Retaining College Players and Coaches
When making the transition from playing high school sports to playing in college, there is a bigger commitment than there was before. When committing to a college, the athlete will sign a Letter of Intent (LOI), which means that they have to attend that specific college for a minimum of one year and play in the sport for a minimum of one year in exchange for the athletic scholarship. After the one year is up, it is up to the player whether or not they wish to continue to participate in the sport.
The process of recruiting players for teams can be a difficult process, especially if the player is being recruited by other colleges or did not intend on going to that specific college. According to Next College Student Athlete, “Many college coaches begin the recruiting process by contacting a large group of athletes that they think would be a good fit for their program. For universities, the number of recruits can be in the hundreds, even thousands, but for community colleges, it is a much smaller number.”
Cassandra Hampton, who is on the women’s volleyball team at Macomb Community College, said that if she were not recruited to play for the college, she would not have attended the school. Hampton said “I did love the experience with college volleyball. Traveling to a new state to face new teams excited me every weekend. Plus I got to continue playing the game that I love.” Hampton went on to say, “It really helped knowing that someone at the college had the same interest as you.” Given most students at community college must commute, Hampton observed, “Commuting to a school can be lonesome when it comes to interacting with students, but having a team of girls whom you’ve bonded with always makes the experience enjoyable.”
Trying to juggle schoolwork, volunteer work, student clubs, and any obligations outside of school is a challenge, but even more so for student athletes. Being on an athletic team can be very difficult because of the dedication needed for the team, while also trying to maintain good grades. Hampton did experience moments when playing volleyball was too much to handle on top of school. She said, “This past season I had three accelerated classes plus practices and games six days a week.” For Hampton, finding time for schoolwork was especially challenging. “At least one hour of my day was spent driving back and forth from home, and by the time I got home it was late at night,” Hampton said, “I was staying up very late to finish my homework and I never felt that I had enough sleep.”
How well an athletic program at a community college helps athletes balance the demands of being on the team, classes, jobs, and personal obligations depends on a number of factors.
Lansing Community College’s athletic director, Gregory Mallek said, “Based on what our philosophy is of helping the student athletes grow holistically, we try to provide them with a good balance.”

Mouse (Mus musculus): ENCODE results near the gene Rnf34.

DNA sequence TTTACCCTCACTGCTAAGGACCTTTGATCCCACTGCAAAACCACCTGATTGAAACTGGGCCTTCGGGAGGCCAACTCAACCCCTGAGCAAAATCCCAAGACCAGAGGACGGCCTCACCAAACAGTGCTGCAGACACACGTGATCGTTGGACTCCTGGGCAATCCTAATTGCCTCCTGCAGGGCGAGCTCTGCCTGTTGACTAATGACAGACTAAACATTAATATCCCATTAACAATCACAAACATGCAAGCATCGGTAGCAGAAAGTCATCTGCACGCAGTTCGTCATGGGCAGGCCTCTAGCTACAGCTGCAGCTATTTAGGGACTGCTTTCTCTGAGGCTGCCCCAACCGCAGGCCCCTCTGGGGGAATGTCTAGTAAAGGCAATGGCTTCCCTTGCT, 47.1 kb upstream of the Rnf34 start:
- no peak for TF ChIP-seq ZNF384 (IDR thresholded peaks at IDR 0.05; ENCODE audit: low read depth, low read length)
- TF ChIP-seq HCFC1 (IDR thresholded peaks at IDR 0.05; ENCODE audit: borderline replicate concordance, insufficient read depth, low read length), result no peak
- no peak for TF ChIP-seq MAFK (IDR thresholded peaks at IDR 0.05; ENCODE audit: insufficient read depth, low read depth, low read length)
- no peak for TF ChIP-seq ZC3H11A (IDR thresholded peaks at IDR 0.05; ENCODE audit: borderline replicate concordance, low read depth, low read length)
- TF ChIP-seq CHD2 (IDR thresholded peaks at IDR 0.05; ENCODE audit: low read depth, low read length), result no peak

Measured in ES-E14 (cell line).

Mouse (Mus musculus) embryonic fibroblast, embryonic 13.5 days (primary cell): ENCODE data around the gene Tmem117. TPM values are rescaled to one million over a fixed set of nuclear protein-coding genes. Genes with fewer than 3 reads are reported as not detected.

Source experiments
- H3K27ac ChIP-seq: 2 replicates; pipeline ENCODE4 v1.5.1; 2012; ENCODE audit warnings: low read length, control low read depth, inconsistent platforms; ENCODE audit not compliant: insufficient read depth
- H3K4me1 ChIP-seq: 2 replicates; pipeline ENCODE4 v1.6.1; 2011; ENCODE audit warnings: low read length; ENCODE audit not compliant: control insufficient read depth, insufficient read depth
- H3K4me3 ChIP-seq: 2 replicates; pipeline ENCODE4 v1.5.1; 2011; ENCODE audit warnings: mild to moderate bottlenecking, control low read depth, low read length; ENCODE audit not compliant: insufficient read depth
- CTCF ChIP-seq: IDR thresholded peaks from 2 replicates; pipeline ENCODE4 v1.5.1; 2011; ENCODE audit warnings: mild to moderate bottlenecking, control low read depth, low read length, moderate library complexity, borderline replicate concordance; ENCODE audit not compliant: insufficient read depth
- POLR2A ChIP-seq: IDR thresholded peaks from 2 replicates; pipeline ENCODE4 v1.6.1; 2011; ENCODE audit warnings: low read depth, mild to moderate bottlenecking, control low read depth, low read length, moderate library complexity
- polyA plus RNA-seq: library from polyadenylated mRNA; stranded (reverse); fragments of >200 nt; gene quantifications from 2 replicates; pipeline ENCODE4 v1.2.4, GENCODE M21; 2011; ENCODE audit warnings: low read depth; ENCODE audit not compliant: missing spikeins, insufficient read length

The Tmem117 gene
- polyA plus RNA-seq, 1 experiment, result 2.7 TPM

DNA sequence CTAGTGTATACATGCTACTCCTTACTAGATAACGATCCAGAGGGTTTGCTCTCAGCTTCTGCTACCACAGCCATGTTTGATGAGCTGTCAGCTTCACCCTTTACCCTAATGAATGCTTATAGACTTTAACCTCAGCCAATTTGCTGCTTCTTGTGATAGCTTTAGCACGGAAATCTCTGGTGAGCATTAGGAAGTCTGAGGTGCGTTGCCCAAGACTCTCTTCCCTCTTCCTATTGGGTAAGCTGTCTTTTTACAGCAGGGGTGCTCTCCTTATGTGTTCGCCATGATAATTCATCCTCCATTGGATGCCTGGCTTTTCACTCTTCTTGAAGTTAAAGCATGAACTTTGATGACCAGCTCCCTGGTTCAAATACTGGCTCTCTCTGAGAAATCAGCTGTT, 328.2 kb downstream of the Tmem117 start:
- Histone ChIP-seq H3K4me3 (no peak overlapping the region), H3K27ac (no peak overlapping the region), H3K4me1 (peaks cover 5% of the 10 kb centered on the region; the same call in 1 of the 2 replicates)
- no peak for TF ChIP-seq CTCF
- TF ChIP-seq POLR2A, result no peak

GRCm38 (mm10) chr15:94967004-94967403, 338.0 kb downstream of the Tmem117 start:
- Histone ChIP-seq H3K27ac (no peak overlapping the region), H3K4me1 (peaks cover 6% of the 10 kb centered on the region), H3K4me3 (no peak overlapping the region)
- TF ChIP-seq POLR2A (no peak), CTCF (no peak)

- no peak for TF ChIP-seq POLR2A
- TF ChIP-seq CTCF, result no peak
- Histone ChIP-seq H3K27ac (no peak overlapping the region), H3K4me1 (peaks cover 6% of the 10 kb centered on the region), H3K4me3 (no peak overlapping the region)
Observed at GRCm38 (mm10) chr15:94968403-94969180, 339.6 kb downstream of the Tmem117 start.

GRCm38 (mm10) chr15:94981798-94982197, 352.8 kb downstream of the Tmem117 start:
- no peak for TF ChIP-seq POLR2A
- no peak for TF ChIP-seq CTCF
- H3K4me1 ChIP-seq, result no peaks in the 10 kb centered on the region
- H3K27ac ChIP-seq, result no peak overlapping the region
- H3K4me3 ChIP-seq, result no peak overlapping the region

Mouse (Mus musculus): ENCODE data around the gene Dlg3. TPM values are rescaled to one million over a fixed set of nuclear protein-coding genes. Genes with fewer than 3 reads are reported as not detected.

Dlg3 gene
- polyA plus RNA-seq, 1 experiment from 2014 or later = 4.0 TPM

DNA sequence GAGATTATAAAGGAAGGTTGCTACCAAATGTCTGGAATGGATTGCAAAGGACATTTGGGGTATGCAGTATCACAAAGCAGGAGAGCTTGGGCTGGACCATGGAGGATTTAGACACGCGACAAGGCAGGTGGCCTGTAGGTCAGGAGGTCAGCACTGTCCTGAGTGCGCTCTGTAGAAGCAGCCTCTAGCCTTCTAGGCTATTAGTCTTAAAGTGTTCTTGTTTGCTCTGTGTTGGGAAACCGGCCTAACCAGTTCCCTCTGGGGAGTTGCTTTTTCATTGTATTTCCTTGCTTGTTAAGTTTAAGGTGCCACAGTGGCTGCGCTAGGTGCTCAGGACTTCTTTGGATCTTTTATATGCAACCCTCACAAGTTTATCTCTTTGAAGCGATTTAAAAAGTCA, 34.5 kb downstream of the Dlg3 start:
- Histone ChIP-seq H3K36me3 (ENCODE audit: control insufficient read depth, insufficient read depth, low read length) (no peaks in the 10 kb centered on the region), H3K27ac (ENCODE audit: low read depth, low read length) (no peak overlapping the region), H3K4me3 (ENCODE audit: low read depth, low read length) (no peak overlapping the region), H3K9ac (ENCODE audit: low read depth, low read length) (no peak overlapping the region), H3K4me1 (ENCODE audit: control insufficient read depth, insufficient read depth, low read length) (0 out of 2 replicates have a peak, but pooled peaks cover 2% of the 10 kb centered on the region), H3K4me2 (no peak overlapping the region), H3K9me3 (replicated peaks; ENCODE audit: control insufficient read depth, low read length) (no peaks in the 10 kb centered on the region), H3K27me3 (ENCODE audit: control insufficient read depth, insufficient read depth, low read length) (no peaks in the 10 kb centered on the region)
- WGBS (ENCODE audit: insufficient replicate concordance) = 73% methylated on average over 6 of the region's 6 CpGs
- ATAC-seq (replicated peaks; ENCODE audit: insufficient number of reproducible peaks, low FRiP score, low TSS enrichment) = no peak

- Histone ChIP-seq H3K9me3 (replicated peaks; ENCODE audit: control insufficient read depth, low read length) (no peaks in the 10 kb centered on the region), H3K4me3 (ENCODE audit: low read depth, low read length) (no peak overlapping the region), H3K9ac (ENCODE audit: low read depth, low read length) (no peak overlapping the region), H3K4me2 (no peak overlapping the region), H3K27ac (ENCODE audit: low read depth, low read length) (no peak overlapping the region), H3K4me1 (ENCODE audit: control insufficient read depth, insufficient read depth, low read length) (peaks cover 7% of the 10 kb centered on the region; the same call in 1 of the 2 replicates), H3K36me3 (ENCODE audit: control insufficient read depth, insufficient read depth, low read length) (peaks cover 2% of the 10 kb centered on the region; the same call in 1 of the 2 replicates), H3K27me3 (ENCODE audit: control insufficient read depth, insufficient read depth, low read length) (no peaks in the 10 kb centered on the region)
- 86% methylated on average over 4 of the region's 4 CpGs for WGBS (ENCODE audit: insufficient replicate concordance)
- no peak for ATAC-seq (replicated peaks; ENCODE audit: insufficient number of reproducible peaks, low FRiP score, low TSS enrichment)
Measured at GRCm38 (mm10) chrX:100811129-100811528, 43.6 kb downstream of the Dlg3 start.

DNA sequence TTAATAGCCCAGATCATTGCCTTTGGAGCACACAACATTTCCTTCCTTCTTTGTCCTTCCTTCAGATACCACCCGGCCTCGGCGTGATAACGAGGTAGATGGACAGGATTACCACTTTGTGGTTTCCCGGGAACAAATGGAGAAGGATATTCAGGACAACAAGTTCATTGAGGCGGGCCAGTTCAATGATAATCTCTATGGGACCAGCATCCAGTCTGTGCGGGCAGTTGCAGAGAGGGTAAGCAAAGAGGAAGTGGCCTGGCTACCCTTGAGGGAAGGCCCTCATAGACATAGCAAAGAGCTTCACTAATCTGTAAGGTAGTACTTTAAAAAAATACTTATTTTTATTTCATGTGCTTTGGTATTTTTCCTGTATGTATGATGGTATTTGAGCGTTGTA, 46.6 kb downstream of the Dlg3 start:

One of the main challenges is to retain players for the two years of community college. Most programs only require the first year. Mott Community College’s athletic director, Al Perry said, “Most of our players stay for the intended two years. Actually roughly 75 percent of our eligible student-athletes are retained from fall to fall.” Perry added, “There are a myriad of reasons someone does not return to the sport however: eligibility issues, playing time frustrations, early recruitment by four year institutions, injuries, and a lack of continued desire are the most common.”
According to Perry, having a number of long-term coaches is important. At Mott Community College, most coaches stay for an estimated 12 years, while intern and assistant coaches have a much higher turnover rate. Macomb Community College’s athletic director, Bryan Rizzo said, “It really depends on the coach. Our college has multiple long term coaches.”
At Henry Ford College, the women’s volleyball team is now looking for a new head coach. Rosemary Motamedi served as head coach since 2016 before stepping down at the end of this season.
Earlier this year, the Hawks hired a new women’s basketball coach, Kareem Hogan. Previously the dean of students at Mumford High School in Detroit, Hogan was a basketball coach there for 16 years. Hogan replaces Gwen Burton, who, after one season at HFC, took a head coaching position at Columbia State Community College in Tennessee. Hogan said that it is very important that his athletes are academically successful.
Men’s basketball head coach, Chris Shepard, is returning for a third year. The men won the District 10 Championship last season, and made it to the Michigan Community College Athletic Association Conference Championship. Kirk Bradley has been added this year as the team’s new assistant coach.
Another head coach returning to HFC is the wrestling coach, Grant MacKenzie, who officially joined the HFC coaching staff in 2016 after running the HFC Wrestling Club for three years. MacKenzie is now working on being silver-certified by USA Wrestling. He says that not many coaches are certified, and he hopes to become one of them.